Away from the athletics stadium, British eyes will turn to the Enoshima Yacht Harbour where Giles Scott will be hoping to repeat his dominant display in Rio and retain the gold medal in the Finn class. Scott won in Rio with a day to spare and has six world titles as evidence that he will be a favourite again.
The beginning of an eagerly-awaited heptathlon sees Britains Katarina Johnson-Thompson compete in her third Olympics. The Liverpudlian scored a British record 6,981 points on her way to a world title two years ago but has been hampered by injury problems which will put her gold-medal prospects in the balance.
Who will be the next Usain Bolt? The American Noah Lyles is convinced it will be him. Lyles has the stats to back him up. He is the reigning 200m world champion and his 19.74sec the fastest time this year. This day sees the final of the 200m and the 23-year-old from Florida looks unbeatable. TEam GBs Adam Gemili is an outside prospect for a medal.
Some of the top women golfers in the world are in the first round of the womens individual stroke play. Nelly Kordas first major win in the Womens PGA Championship put the American on top of the Tokyo rankings ahead of the South Koreans Ko Jin-young and Inbee Park. Melissa Reid and Jodi Ewart Shadoff are the British challengers in a field of 60.
Skateboarding takes its bow in the Olympics and Sky Brown is Team GBs great hope. The 12-year-old Brown is set to become Britains youngest ever summer Olympian. Only a year ago she suffered a head injury after a fall in training but she has recovered and is joined in the Ariake Urban Sports Park by 15-year-old Bombette Martin.
Wayde van Niekerk of South Africa is the Olympic champion and world record-holder in the 400m and near the end of the day this prestigious event has its final. Despite tearing an anterior cruciate ligament playing in a charity rugby game in 2017 he still thinks he can run below 43sec after shattering Michael Johnsons record in Rio. It could be one of the great comeback stories.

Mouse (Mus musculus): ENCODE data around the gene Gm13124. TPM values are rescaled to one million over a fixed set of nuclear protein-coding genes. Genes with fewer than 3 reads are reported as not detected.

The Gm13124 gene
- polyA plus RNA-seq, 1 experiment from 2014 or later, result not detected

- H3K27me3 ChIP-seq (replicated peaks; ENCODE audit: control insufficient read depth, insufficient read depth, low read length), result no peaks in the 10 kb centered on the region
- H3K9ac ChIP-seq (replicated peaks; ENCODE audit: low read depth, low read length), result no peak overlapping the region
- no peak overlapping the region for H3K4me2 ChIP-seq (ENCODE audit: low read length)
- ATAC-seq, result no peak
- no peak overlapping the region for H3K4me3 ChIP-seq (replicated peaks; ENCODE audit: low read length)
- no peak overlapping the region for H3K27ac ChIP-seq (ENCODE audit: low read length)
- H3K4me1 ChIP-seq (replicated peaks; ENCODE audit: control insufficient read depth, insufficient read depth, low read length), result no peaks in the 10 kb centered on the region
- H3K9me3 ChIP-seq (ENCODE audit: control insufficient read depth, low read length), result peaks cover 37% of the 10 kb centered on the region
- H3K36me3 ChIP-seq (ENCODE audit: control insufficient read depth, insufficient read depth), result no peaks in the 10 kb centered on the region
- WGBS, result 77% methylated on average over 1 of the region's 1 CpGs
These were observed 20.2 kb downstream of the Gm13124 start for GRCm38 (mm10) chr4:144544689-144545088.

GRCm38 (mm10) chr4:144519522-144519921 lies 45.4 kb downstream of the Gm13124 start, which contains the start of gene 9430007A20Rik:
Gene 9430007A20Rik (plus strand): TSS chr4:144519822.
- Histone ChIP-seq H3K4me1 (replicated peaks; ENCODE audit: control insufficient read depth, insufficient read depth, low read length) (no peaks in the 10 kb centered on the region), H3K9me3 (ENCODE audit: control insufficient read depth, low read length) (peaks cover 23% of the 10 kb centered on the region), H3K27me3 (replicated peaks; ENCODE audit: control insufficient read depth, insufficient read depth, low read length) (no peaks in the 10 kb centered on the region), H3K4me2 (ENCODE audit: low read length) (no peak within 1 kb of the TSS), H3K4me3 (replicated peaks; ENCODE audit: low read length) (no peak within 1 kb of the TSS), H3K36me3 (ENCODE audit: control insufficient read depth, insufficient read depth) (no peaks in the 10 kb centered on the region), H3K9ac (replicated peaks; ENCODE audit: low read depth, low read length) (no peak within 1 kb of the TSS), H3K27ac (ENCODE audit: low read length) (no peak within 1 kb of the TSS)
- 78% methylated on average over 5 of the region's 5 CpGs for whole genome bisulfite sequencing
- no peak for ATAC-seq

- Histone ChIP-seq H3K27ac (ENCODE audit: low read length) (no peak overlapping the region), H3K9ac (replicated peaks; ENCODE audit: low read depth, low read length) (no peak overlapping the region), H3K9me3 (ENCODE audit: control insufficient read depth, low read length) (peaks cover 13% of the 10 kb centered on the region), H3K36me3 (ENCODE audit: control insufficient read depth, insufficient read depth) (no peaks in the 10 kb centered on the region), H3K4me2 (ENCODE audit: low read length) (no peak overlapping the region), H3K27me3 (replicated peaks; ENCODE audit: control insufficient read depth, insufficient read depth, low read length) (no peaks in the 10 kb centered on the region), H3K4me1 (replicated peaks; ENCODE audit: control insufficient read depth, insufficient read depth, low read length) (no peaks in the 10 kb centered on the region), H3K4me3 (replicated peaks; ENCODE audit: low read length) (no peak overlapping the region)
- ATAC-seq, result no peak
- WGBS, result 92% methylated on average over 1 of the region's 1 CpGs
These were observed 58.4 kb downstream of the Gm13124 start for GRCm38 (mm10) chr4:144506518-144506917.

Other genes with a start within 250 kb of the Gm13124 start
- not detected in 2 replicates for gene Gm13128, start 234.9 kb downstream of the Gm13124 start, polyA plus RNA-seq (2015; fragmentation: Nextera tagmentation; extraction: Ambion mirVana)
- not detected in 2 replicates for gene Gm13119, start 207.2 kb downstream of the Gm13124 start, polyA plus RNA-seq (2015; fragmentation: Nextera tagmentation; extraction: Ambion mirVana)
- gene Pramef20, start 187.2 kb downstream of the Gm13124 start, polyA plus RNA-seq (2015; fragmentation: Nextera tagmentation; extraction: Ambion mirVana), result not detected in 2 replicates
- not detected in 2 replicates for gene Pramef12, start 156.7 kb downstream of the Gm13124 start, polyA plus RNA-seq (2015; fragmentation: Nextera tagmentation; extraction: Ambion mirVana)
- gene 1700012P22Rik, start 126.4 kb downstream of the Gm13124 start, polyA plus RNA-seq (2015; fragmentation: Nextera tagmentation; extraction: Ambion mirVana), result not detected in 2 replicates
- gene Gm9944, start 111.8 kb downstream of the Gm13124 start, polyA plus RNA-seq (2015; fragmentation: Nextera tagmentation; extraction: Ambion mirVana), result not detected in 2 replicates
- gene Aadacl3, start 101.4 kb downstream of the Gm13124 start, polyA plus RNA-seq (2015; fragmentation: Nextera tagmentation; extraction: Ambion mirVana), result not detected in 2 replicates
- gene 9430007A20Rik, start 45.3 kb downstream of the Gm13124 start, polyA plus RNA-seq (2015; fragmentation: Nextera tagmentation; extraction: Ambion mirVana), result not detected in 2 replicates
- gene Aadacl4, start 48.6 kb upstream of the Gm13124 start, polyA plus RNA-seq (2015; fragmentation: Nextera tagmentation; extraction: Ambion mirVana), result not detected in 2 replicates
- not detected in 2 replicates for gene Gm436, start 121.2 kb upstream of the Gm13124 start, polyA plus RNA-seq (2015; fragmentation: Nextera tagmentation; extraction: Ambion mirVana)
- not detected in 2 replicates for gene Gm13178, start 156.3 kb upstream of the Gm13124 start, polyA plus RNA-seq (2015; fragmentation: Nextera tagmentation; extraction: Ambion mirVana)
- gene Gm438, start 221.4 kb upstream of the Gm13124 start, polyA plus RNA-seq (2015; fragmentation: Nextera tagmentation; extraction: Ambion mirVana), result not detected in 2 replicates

The beach volleyball at Shiokaze Park enters its semi-final stage. This was one of the most joyous events in Rio. This summer because of Covid restrictions on crowds it may be less fun. The Brazilians are expected to challenge for medals again with the Canadian pair Sarah Pavan and Melissa Humana-Paredes favourites for gold.
Karate at the Nippon Budokan is sure to be a big draw for Japanese spectators but perhaps has only novelty value for the rest of the world. This new Olympic sport may, though, see a Spanish winner in Sandra Sánchez, a current world and European champion in the discipline of kata which has its womens final bout.
The final of the super-heavyweight boxing comes on the last day of competition and Frazer Clarke is looking to follow in Anthony Joshuas footsteps. The 29-year-old captain of the British team is from Swadlincote in Derbyshire, oddly the birthplace of former British heavyweight Jack Bodell. Surely an omen there.
Jason Kenny already has six Olympic gold medals, a figure only matched by Chris Hoy. The final day of the Olympics can see Britain add to their medal tally and in the mens keirin final Kenny could be stepping back on the middle of the podium.
The traditional end of the Olympics sees the mens marathon final at Sapporo Odori Park with the medals presented during the closing ceremony at the Olympic Stadium. Kenyas Eliud Kipchoge is the greatest marathon runner of the modern era and, at 36, can successfully defend his crown.